In 1991, Otis Monroe founded the Monroe Foundation, a non-profit organization that seeks to educate, link and fund development projects within low-income communities in Illinois.
On April 17, 2019, the Monroe Foundation – with the help of several other local organizations – hosted Rap Sheet Day, which is a collective effort to help formerly incarcerated Chicagoans create a new beginning.
Alongside the North Lawndale Employment Network, Teamwork Englewood, The Rock Enterprise and Development Corporation (T.R.E.A.D) and PNC Bank, Monroe shuttled Chicagoans with criminal backgrounds from their south and westside locations to the event at the Chicago Police Headquarters located at 3510 South Michigan Avenue.
In 2012, the Illinois Supreme Court announced a law allowing all misdemeanors and most felony convictions to qualify for sealing or expungement with the exception of some felony offenses that require a two- or three- year waiting period after the completion of one’s sentence. The only offenses that cannot be sealed or expunged are DUIs, domestic battery, animal cruelty and any registrable felony offenses.
Re-entry program manager Michael Mitchell of Teamwork Englewood explained going through the standard process to seal or expunge a criminal record takes several days, which is something that most people he works with just can’t afford. Many are also completely unaware of these new laws that allow them to conceal or erase their criminal history. “The population in need of it is not even aware that their [felony] cases are sealable, you know…once we put the word out, we started getting calls.”
At the headquarters, participants began the process of obtaining and viewing their criminal records for the purpose of deciding whether to expunge or seal their rap sheets.
“Our goal is to make the re-entry process much more effective and real for the formerly incarcerated by removing some of the barriers that have prevented them from accessing the process,” said Otis Monroe.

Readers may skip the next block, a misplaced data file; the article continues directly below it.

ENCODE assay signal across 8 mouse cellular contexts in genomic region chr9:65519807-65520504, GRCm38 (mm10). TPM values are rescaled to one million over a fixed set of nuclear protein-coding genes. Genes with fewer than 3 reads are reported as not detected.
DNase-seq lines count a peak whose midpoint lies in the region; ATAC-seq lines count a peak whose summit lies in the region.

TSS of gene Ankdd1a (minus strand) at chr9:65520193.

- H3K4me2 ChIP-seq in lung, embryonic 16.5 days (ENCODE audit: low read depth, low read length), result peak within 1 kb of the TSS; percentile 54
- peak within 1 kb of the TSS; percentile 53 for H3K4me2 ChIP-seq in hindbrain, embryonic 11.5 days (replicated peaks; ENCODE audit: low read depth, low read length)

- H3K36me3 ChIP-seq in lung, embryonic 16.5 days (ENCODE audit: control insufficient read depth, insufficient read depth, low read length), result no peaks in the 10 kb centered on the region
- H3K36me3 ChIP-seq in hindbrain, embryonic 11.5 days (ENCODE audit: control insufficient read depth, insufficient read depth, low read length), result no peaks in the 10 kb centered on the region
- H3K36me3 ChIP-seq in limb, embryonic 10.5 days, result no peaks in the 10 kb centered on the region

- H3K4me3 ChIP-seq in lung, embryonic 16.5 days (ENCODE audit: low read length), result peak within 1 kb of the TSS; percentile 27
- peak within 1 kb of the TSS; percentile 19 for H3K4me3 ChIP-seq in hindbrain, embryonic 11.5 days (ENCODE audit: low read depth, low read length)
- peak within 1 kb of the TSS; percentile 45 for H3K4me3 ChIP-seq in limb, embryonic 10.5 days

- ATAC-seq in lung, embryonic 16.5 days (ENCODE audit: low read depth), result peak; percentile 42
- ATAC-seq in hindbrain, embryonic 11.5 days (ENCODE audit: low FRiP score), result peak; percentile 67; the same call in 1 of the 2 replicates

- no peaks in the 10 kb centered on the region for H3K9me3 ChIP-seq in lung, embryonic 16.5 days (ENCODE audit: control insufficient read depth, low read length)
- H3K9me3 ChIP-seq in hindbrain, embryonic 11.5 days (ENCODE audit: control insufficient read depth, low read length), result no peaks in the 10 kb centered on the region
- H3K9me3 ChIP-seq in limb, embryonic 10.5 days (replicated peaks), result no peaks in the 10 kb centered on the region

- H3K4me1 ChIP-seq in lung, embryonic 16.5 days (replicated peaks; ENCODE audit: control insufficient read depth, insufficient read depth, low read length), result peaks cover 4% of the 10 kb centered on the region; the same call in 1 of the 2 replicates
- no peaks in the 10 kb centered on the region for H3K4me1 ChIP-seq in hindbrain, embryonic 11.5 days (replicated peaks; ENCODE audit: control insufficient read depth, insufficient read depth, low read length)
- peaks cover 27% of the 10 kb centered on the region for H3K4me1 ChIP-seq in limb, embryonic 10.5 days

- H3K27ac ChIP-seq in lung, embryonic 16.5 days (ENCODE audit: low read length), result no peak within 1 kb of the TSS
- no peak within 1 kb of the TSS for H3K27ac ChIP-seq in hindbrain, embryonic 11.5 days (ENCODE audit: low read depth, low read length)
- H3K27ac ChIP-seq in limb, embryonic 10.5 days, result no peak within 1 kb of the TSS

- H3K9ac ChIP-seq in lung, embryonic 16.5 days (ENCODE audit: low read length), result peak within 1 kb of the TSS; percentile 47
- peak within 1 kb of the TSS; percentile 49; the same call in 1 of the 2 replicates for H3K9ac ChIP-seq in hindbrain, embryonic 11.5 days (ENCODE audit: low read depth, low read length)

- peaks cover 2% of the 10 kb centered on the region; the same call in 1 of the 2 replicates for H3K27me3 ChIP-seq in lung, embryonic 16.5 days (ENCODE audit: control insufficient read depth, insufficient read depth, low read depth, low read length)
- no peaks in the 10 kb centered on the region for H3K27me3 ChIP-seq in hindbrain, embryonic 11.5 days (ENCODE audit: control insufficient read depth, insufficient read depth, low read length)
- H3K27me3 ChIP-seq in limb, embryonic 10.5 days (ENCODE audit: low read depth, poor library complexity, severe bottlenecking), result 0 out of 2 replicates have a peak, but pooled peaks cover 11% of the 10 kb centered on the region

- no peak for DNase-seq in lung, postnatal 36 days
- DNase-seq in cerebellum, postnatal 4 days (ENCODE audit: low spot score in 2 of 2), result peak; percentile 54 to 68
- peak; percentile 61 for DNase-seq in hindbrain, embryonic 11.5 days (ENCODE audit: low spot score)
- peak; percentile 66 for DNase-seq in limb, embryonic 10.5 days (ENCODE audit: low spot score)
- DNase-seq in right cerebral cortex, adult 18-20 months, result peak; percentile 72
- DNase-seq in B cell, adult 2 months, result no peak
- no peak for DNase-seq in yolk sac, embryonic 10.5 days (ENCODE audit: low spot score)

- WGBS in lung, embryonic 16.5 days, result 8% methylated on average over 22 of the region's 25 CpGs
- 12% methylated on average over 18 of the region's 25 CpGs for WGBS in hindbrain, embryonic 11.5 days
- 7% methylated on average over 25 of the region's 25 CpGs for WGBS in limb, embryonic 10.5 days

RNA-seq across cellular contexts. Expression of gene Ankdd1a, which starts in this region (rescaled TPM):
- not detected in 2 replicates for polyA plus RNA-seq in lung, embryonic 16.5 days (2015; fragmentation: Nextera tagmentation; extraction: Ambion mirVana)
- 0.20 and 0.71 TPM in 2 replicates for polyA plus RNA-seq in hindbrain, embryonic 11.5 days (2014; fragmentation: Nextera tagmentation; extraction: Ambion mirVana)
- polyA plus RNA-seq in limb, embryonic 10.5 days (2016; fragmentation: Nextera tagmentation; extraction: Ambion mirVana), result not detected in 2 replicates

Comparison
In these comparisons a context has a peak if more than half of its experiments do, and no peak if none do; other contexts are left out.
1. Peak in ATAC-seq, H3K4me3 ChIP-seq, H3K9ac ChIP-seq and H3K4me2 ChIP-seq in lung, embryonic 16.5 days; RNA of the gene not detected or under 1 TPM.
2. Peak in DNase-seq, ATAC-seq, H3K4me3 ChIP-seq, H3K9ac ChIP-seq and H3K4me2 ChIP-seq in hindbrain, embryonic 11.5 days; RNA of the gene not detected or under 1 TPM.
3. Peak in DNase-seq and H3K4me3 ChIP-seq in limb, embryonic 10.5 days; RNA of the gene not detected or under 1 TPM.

Paul Bond, president of the Monroe Foundation board and vice president of Community Development Banking for PNC Bank was also at the event.
“Through our collaboration with the Monroe Foundation and it’s collaborative members, we were able to work with some very, very conscientious elected officials and other partners to help streamline that process. The good news here is that everybody agrees that this was needed to be done,” Bond said.
According to Monroe, another barrier for people with a rap sheet is the fear and stigma behind interacting with the police. “We’re talking about entire households within the African-American community to have had some contact with the judicial system. And we believe that a pathway towards minimizing violence in many of our communities is to impact the risk of recidivism,” he said.
As of April 5, the U.S. Bureau of Labor and Statistics has reported that Black Americans have the highest unemployment rate in the United States, with Illinois having one of the highest black unemployment rates nearly every quarter since 2016. According to the Federal Bureau of Prisons, Black folks make up nearly 38 percent of the prison population in the United States despite only encompassing 13.4 percent of the entire U.S. population.
A study conducted by the Prison Policy Initiative in 2017 found the unemployment rate of formerly incarcerated people in 2008 (the most recent year of available data) was 27.3 percent compared to 5.8 percent of the general public. This exceeds even the highest level of unemployment ever recorded in the U.S. – 24.9 percent – during the Great Depression.
“When we go to apply, we see the invisible punishment that most people don’t see… I’m an ex offender,” said Mitchell, re-entry program manager. “So I know, Right? I know right now, I have four post incarceration degrees – the latter two being masters – [but] today if I go to Walmart and apply they’d tell me no! I’ve been out over 20 years. So, you know, it’s an impediment, it’s a barrier…to being successful in life.”
What Monroe refers to as the “Getting Clear project” has expedited the process of getting people back into the workforce, not only so they can begin to improve their lives but also the lives of their families, their loved ones and community members.
“In a beautiful world, an ideal world after 10 years if you have ever been arrested, we expunge your record period and give you back all your rights. Every right that a human being has,” said Mitchell. “We are hopefully heading in that direction.”
The next “Rap Sheet Day” will be hosted on Saturday, June 1. For more information, visit www.themonroefoundation.org/business.